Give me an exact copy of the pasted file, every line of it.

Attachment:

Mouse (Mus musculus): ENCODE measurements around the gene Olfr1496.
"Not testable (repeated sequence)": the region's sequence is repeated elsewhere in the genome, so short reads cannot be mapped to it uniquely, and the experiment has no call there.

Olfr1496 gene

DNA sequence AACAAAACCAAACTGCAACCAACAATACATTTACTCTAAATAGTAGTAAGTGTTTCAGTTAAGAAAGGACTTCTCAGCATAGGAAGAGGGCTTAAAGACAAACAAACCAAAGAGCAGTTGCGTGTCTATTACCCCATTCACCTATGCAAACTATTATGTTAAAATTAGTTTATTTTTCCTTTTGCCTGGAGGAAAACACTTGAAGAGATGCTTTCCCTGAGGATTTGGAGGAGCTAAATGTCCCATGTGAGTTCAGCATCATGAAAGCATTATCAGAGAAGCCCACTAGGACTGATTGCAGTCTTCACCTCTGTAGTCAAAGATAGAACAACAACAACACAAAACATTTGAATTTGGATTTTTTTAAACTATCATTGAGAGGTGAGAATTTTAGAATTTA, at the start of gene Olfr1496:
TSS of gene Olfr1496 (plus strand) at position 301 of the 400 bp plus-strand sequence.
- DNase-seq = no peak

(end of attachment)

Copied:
Mouse (Mus musculus): ENCODE measurements around the gene Olfr1496.
"Not testable (repeated sequence)": the region's sequence is repeated elsewhere in the genome, so short reads cannot be mapped to it uniquely, and the experiment has no call there.

Olfr1496 gene

DNA sequence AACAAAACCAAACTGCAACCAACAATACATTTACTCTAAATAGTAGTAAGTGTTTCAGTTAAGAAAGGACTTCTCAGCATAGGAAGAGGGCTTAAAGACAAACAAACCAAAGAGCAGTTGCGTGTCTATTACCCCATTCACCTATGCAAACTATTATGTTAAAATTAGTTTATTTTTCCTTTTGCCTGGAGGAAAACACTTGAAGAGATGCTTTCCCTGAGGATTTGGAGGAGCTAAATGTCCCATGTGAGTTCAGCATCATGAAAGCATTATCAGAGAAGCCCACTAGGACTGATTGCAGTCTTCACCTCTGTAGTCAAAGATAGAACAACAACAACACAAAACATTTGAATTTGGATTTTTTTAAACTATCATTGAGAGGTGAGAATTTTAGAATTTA, at the start of gene Olfr1496:
TSS of gene Olfr1496 (plus strand) at position 301 of the 400 bp plus-strand sequence.
- DNase-seq = no peak